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George Washington murals 'traumatize' students


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George Washington

George Washington High School in Northern California is considering removing two 83-year-old murals from its hallways critics claim are offensive to Native Americans and African-Americans.

The artwork “traumatizes students and community members,” according to a working group of the San Francisco Unified School District, the Daily Wire reported.

The district convened a “Reflection and Action Working Group” comprised of members of the local Native American community, students, school representatives, district representatives, local artists and historians,” Laura Dudnick, spokeswoman for the district, wrote in an email to the College Fix.

A majority of the group voted to recommended that the “Life of Washington” mural “be archived and removed because the mural does not represent SFUSD values,” Dudnick said.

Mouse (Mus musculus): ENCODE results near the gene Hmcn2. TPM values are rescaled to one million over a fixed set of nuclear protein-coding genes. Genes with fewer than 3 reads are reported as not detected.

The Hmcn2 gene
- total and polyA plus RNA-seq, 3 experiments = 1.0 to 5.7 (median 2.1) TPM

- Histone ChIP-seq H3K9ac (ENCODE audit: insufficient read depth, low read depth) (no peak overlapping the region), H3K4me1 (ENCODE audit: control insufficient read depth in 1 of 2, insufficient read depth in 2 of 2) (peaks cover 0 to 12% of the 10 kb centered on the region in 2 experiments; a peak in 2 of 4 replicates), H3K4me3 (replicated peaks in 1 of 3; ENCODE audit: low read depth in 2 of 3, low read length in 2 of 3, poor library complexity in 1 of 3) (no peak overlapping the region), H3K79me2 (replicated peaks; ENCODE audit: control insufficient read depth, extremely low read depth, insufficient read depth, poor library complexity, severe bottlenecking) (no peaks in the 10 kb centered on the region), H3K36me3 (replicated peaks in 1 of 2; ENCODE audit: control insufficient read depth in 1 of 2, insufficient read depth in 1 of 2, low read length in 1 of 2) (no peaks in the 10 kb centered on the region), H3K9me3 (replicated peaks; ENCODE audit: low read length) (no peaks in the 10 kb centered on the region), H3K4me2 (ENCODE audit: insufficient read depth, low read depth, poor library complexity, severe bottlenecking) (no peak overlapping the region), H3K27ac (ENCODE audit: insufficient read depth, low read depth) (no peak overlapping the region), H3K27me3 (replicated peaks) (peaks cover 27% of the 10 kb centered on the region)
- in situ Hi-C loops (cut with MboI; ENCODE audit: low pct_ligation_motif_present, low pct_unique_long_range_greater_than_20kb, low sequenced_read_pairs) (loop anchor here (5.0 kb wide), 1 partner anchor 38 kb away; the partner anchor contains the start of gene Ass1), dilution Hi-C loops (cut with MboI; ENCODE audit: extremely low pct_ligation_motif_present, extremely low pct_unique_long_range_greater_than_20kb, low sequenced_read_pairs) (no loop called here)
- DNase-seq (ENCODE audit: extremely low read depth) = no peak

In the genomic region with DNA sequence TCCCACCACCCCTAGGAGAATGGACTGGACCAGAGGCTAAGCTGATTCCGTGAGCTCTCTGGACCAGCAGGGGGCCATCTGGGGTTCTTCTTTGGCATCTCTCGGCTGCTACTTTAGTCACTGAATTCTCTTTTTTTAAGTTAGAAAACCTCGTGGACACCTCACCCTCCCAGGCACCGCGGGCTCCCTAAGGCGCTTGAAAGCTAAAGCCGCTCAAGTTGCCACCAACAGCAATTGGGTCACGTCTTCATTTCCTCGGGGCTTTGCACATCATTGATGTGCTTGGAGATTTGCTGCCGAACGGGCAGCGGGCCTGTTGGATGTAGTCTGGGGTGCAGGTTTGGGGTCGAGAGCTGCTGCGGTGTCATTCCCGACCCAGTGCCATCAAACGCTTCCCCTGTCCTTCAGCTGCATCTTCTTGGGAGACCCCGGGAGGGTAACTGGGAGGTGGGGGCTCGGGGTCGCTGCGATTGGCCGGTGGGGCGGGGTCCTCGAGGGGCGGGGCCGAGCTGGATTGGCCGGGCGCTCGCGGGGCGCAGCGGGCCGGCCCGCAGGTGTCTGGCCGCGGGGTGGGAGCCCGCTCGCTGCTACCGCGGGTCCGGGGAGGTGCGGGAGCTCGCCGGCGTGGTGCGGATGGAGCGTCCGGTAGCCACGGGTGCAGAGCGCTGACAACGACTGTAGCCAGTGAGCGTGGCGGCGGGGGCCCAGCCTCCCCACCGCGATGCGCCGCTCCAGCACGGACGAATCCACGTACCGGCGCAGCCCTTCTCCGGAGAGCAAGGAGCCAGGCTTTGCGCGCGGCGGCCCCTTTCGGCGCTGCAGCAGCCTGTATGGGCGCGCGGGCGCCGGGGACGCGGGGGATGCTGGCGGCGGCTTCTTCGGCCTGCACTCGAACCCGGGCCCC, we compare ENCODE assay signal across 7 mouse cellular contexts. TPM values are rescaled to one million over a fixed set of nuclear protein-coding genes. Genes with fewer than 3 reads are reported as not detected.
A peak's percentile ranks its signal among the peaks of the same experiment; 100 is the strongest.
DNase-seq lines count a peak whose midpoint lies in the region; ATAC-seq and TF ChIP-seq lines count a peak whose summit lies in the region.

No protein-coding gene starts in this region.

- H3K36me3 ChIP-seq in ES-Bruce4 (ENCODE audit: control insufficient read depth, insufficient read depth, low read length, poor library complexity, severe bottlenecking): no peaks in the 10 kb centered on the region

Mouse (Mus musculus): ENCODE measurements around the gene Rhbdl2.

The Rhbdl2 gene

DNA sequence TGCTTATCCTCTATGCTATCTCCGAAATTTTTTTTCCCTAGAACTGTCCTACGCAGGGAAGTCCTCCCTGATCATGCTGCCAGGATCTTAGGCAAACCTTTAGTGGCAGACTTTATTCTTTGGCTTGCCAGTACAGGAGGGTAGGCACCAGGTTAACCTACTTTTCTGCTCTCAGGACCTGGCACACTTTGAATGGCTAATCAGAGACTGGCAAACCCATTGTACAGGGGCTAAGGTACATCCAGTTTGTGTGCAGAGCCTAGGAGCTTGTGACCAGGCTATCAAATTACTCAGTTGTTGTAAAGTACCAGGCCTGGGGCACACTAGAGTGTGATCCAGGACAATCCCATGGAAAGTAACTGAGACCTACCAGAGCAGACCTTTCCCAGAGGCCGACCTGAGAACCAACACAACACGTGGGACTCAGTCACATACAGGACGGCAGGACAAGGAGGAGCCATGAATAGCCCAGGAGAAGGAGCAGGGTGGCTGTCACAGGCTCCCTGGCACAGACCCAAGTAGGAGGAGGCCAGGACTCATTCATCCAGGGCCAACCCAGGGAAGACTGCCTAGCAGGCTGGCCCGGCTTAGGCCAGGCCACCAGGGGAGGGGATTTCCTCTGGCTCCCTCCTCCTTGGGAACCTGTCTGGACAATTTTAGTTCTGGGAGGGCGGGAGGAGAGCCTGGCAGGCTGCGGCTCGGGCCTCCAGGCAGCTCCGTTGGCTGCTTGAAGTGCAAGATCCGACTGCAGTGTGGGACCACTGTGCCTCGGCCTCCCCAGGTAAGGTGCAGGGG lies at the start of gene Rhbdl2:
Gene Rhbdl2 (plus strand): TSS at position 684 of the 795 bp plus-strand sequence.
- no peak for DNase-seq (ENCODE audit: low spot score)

One panel of the mural, titled “Mount Vernon,” depicts slavery in the United States and George Washington as a slave owner. A second, “Westward Vision,” signifies the genocide of Native American life and culture.

The Wall Street Journal reported the irony that the murals were painted in 1936 by a Russian-American artist, Victor Arnautoff, who “included those images not to glorify Washington, but rather to provoke a nuanced evaluation of his legacy.”

Historian Fergus M. Bordewich told the College Fix that it is “a deeply wrongheaded habit to project today’s norms, values, ideals backwards in time to find our ancestors inevitably falling short.”

“It betrays a very troubling intolerance of art and the ambiguity of art and the aspirations of art,” he said.

“It’s incredibly stupid if we try to erase history. It still happened, and you should argue about its meanings.”


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